During times of global crisis, citizens across countries have often turned to urban farming to sustain themselves and be more self-sufficient.

Vegetable gardens were greatly encouraged during the First and Second World Wars to prevent food shortages. In fact, in the period after the Second World War, 40% of the vegetables consumed in the United States came from city and town gardens. These gardens were set up in schools, backyards and unused plots. Even the front lawns of the White House were used to grow vegetables.

The latest crisis is the COVID pandemic, and with millions of Covid-19 cases exploding worldwide, most countries are restricting the movement of their citizens to curb the pandemic. One of the most populous countries in the world, Indonesia is no different.

Forced to spend more time at home, physically cut off from markets and suppliers, many Indonesians are taking up urban farming.

Java, Indonesia’s most densely populated island, is home to more than half of the country’s total population. However, the country’s urban farming boom is showing that scarcity of space isn’t an insurmountable hurdle.

More and more urban Indonesians are growing food as a community-driven measure to promote food security. It is also therapeutic for individuals and the environment, and reduces the negative impacts of conventional farming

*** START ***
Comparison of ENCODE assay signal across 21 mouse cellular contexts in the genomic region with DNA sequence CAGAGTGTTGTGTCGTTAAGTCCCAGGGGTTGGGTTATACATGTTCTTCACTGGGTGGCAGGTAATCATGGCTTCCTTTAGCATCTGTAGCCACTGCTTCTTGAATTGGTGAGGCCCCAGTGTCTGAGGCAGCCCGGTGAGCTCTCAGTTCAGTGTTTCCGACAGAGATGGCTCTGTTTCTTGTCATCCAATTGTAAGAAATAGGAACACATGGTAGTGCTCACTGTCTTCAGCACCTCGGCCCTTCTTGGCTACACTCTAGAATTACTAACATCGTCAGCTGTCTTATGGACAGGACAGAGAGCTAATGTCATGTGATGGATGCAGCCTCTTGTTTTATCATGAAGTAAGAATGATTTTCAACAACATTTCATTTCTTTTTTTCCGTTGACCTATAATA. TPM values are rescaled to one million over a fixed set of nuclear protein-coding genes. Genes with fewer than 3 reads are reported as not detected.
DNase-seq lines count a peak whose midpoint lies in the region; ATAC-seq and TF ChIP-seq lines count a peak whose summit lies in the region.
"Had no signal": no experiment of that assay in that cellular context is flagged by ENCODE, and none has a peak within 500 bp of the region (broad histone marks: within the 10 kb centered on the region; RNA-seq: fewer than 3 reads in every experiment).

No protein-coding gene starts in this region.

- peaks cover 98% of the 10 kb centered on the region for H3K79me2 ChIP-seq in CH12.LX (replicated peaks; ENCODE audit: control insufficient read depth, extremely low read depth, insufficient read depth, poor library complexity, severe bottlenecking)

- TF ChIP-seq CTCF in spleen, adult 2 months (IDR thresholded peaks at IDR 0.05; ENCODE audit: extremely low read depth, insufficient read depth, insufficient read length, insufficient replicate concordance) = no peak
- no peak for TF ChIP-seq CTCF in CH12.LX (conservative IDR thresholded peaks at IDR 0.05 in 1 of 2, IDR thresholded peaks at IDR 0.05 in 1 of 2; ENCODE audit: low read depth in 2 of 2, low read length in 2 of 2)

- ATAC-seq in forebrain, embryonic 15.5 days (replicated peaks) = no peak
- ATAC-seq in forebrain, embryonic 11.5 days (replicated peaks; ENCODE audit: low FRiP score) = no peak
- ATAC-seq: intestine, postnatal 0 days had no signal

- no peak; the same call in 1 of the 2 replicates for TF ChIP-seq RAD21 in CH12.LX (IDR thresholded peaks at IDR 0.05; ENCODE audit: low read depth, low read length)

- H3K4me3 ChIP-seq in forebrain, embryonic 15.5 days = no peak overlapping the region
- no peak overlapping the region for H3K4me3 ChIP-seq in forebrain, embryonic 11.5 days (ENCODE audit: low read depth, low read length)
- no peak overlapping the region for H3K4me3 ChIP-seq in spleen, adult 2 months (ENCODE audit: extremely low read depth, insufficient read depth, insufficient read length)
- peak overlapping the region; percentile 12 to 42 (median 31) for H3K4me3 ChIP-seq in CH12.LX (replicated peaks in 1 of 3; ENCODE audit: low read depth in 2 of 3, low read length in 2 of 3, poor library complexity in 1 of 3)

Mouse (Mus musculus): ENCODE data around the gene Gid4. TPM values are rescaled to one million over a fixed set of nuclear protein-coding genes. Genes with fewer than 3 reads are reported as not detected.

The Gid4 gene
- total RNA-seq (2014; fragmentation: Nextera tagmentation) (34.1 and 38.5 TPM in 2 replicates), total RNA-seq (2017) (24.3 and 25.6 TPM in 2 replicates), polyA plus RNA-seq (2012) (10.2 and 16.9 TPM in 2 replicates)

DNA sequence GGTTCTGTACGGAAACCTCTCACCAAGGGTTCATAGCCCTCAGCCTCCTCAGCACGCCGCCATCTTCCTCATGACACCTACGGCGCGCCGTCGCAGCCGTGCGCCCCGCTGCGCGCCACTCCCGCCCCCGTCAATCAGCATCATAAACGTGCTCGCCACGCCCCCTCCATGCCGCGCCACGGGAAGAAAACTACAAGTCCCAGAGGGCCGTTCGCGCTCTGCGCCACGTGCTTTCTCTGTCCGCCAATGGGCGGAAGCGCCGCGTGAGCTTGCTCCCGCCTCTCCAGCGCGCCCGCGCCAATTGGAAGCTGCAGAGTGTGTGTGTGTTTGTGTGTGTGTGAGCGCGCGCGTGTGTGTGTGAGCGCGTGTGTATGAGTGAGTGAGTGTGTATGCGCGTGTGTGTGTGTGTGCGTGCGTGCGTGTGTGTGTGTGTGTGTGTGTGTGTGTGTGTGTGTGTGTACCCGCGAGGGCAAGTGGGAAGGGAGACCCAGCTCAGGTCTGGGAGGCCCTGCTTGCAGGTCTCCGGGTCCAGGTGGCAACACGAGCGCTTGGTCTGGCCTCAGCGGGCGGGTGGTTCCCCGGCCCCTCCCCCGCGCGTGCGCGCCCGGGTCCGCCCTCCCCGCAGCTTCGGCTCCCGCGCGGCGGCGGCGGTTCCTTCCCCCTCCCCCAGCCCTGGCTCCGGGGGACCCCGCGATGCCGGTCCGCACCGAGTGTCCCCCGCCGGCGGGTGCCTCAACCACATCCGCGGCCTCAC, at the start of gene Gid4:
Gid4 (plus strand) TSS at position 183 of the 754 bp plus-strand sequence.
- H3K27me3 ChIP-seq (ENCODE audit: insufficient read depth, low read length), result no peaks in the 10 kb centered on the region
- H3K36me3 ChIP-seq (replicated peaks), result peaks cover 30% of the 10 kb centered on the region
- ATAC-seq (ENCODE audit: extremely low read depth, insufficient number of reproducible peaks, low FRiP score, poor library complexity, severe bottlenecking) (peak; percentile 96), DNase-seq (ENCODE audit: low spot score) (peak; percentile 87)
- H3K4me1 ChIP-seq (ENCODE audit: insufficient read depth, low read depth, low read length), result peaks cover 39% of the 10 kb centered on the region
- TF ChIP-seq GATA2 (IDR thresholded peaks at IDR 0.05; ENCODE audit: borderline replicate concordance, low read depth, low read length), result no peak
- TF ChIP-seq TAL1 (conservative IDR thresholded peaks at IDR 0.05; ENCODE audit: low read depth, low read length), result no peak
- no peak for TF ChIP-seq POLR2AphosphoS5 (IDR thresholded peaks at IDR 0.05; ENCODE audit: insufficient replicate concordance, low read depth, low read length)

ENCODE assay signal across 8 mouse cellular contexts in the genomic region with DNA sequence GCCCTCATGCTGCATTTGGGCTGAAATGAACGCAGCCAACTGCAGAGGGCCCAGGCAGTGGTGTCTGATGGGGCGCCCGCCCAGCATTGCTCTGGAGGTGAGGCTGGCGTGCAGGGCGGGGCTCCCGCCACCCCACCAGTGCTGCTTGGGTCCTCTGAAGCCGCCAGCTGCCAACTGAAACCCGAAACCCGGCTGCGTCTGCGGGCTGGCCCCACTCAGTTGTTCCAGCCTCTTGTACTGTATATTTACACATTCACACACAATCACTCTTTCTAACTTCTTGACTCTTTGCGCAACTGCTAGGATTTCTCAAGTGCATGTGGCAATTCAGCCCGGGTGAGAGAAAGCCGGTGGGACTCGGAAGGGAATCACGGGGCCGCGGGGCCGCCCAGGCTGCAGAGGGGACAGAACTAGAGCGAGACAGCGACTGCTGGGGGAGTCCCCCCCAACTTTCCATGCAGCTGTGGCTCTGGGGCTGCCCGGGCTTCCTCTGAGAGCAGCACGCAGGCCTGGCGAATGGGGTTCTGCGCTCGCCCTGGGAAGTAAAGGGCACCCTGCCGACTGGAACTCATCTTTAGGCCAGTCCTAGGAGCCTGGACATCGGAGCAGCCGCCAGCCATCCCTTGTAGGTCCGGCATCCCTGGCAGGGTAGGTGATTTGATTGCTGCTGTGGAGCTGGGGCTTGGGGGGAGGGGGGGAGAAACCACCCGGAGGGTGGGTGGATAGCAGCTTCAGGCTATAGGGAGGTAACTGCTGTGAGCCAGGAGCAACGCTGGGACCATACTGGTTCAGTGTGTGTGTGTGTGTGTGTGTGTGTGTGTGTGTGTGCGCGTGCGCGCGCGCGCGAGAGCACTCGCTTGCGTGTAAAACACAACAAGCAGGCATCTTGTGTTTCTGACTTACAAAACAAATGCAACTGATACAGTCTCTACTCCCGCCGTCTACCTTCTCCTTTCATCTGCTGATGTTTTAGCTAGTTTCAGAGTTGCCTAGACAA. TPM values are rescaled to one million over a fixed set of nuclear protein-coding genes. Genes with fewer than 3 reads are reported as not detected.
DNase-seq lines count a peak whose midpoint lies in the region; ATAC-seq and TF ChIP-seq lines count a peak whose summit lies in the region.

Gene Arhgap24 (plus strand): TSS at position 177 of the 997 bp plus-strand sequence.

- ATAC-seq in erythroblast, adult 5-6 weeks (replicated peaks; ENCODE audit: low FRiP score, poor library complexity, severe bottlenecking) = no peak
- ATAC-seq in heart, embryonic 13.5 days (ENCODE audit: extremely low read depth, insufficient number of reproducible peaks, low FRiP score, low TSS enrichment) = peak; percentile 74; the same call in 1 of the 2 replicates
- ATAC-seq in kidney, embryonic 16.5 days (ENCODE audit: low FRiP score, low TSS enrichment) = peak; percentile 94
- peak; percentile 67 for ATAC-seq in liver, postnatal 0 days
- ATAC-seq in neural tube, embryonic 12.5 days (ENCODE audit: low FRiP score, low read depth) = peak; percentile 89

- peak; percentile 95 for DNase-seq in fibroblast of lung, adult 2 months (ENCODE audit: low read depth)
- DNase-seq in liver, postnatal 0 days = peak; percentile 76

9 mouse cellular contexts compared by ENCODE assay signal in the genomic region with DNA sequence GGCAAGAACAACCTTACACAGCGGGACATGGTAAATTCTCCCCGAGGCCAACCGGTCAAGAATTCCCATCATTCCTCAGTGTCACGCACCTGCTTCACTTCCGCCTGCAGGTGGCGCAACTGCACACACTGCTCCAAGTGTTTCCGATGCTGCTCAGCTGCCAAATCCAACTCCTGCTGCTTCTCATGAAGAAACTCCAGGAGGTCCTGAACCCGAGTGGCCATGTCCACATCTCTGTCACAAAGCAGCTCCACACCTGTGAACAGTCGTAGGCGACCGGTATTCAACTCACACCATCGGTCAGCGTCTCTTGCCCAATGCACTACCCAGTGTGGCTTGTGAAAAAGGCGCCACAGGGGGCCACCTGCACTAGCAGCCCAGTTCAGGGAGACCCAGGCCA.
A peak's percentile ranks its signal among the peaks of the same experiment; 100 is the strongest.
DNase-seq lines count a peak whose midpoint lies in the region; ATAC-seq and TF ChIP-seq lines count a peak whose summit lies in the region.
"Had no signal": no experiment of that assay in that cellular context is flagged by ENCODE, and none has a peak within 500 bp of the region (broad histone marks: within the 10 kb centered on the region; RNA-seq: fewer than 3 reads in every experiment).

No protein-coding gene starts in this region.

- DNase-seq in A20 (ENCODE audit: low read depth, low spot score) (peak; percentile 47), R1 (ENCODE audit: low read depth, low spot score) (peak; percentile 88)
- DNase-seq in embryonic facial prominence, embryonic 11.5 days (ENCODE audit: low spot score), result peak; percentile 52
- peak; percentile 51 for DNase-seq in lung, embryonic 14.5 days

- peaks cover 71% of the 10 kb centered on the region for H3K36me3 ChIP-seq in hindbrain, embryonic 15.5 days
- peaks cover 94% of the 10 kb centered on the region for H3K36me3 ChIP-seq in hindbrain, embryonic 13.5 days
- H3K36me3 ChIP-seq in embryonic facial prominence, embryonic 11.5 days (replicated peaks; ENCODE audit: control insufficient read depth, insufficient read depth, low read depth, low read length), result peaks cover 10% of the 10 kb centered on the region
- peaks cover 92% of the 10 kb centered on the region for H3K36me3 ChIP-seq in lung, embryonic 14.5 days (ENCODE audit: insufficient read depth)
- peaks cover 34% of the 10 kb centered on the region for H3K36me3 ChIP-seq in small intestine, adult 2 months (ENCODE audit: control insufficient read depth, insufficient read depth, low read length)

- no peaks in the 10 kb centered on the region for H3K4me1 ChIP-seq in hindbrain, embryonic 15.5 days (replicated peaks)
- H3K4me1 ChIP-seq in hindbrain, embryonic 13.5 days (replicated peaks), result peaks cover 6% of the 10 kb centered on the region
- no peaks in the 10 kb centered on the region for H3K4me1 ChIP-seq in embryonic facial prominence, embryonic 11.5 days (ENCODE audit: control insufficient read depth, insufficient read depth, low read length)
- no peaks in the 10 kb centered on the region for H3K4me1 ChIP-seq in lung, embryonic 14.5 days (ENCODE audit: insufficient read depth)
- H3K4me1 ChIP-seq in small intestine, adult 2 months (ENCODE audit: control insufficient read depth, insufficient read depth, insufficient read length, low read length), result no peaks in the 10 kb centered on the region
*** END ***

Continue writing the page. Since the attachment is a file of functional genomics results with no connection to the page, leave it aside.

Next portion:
Urban farmers in Jakarta and Yogyakarta have shared how urban farming has helped during the Pandemic.

While having to remain in self-quarantine, residents have either started hydroponic farms for growing vegetables or makeshift fishponds (even in buckets) placing plastic cups housing plants around the ponds.

Not only do these farms provide for self-sustenance, caring for the farms has become a hobby that diverts attention from worrisome Covid-19 news and helps reduce pandemic-induced stresses. In some cases, it has even led to income generation from produce being sold to neighbours.

Tahlim Sudaryanto, R&D chairman of the Ministry of Agriculture, noted how urban neighbourhoods and communities are converting small plots into vegetable gardens. He attributes this shift to citizens realising the importance of food security in the wake of the pandemic.

Endang Tri Margawati, a biotech researcher with the Indonesian Institute of Sciences does point out that while the concept of urban farming has existed for years and numerous methods can be incorporated in the practice, the number of urban farms will have to grow exponentially for it to become a viable food security solution.

The hope is that even after the pandemic recedes, more people continue with urban farming, thus becoming less reliant on commercial farmers for their daily needs. Other countries would do well to promote similar practices among urban dwellers.